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Developing Oxygen-Sensitive Upconversion Nanoparticle Biosensors

   Department of Pure and Applied Chemistry

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  Dr Lewis MacKenzie, Dr Clare Hoskins  No more applications being accepted  Funded PhD Project (UK Students Only)

About the Project

Project background

There is an unmet need for a technology capable of non-invasively reporting oxygen levels in blood, tissue, and cells through overlying skin. Such a technology could improve data acquisition in the research of diseases that involve tissue-specific oxygen deficiency (hypoxia), e.g. cardiovascular diseases, cancerous tumours, and multiple sclerosis. Importantly, such a technology could also reduce the current reliance on lethally-invasive hypoxia measurement techniques, thereby reducing the use of animal models in biomedical research.

A key challenge to overcome for biosensors is that the ultraviolet, blue, and green light typically employed to excite fluorescent biosensors is strongly absorbed and scattered by biological tissues, rendering most fluorescent biosensors unsuitable for measurement through biological tissues.

Upconversion nanoparticles (UCNPs) possess unique photophysical attributes of intra-red excitation and red emission, allowing UCNP-based nanosensors to be detected and read-out through several centimeters of biological tissue. Oxygen-sensitive UCNP-based nano-constructs would therefore be uniquely capable of non-invasively reporting oxygen levels within tissues and blood through overlying tissue; thereby giving biomedical researchers a new tool to study hypoxia over the extended time-periods associated with disease development.

Project aims

1.    To create nano-constructs formed of a red-light emitting upconversion nanoparticles surrounded by a mesoporous silica shell to enable molecular loading.

2.    To functionalise the nano-constructs with fluorescent dyes, molecular probes, and polymers to make oxygen-sensitive nanosensors with tunable properties.

3.    To test and iteratively improve the oxygen nano-sensors.

4.    To demonstrate the applicability of oxygen nanosensors in relevant scenarios (e.g. in cells, ex vivo blood, and tissue-mimicking phantoms).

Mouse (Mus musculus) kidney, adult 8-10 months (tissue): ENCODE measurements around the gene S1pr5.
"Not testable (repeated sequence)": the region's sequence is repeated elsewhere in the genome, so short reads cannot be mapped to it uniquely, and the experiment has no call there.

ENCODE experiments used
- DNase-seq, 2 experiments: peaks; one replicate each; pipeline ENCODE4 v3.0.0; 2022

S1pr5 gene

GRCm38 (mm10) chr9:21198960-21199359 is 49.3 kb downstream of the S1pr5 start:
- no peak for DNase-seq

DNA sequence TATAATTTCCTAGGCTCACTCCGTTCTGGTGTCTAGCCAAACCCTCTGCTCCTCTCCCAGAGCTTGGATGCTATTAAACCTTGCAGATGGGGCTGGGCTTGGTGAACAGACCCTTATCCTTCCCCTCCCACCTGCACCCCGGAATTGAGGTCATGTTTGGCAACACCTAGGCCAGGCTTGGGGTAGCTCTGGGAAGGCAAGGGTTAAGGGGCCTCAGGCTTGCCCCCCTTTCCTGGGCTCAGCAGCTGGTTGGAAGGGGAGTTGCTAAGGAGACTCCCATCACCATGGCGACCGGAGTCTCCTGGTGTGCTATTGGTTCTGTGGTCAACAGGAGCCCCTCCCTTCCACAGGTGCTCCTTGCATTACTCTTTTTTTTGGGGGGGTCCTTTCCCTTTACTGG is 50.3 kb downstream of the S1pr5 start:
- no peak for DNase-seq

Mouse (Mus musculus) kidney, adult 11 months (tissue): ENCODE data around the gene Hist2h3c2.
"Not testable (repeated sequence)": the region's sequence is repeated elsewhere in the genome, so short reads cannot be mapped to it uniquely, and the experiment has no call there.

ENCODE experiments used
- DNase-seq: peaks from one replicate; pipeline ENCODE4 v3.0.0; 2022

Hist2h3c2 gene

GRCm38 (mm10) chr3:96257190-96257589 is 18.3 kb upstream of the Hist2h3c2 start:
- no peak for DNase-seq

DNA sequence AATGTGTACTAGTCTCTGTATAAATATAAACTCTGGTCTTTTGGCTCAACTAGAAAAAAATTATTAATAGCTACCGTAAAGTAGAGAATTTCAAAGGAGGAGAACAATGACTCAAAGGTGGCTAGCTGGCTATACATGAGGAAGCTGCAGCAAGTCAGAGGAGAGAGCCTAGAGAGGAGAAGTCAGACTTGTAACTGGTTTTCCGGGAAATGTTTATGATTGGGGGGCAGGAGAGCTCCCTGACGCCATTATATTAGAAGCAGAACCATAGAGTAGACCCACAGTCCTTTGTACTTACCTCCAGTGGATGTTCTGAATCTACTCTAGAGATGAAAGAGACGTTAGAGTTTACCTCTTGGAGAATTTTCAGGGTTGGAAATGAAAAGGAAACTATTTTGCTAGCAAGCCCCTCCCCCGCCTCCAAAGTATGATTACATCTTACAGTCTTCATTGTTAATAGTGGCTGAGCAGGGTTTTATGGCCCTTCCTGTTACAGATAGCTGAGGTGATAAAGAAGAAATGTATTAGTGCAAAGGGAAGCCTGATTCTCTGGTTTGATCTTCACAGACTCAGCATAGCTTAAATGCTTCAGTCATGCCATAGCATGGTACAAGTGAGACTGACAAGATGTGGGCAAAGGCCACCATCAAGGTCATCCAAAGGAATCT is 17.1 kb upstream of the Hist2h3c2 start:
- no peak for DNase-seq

Strategic fit

This project fits within three Strathclyde University research themes: (1) health and wellbeing, (2) advanced manufacturing and materials, and (3) measurement science and enabling technologies. This project will be hosted in the Bionanotechnology and Analytical Chemistry section of the Department of Pure and Applied Chemistry, within the cutting-edge facilities and thriving research environment of the Technology and Innovation Centre. 

Techniques & Research Skills

The successful applicant will develop a wide range of research skills in nanosensor development and testing. This will include methods such as nanoparticle synthesis, silica shell formation,  molecular loading, emission spectroscopy, absorption spectroscopy, scanning/transmission electron microscopy, dynamic light scattering, zeta potential measurement, and Brunauer–Emmett–Teller analysis. Also, basic image analysis and data analysis. Full training will be given in these methods. 

The successful applicant will also benefit from undertaking a Postgraduate Certificate in Researcher Professional Development (PGCert-RPD) via the Strathclyde Doctoral School. This will enable the student to gain experience in the themes of knowledge and intellectual abilities; personal effectiveness; governance and organisation; engagement, and influence & impact. And they will be encouraged to attend academic conferences to present their research, develop their communication skills, and network.

The successful applicant will also develop supervision skills by assisting with supervision of undergraduate students in the laboratory.

Candidate requirements:

Applicants would be expected to hold at least a 2:1 honours degree or equivalent. Applications from candidates with 2:2 degrees may be considered, where they have relevant experience within the sector.

Further information: Informal enquiries are strongly encouraged and should be addressed to Dr Lewis E. MacKenzie ([Email Address Removed]). To apply, please send a covering letter outlining your previous research experience and reasons for applying, together with an up-to-date CV with details of two referees to ([Email Address Removed]) before 17.00 GMT on February 25th 2022. 

Funding Notes

This studentship covers UK home fees and a monthly stipend equivalent to UKRI standard rates for 36 months (£15,609 per year at 2021/22 rates). Applicants with other circumstances or their own funding are welcome to enquire to discuss funding circumstances.


1. MacKenzie et al. “Low-temperature open-air synthesis of PVP-coated NaYF4:Yb,Er,Mn upconversion nanoparticles with strong red emission. Royal Society Open Science. 2022.
2. Wiercigroch-Walkosz et al. "Growth of silica shell on hydrophobic upconverting nanocrystals–mechanism and control of porosity." Colloids and Surfaces A: Physicochemical and Engineering Aspects. 2019.
3. Wu et al. "Tailoring dye-sensitized upconversion nanoparticle excitation bands towards excitation wavelength selective imaging." Nanoscale. 2015. 10.1039/C5NR05437K
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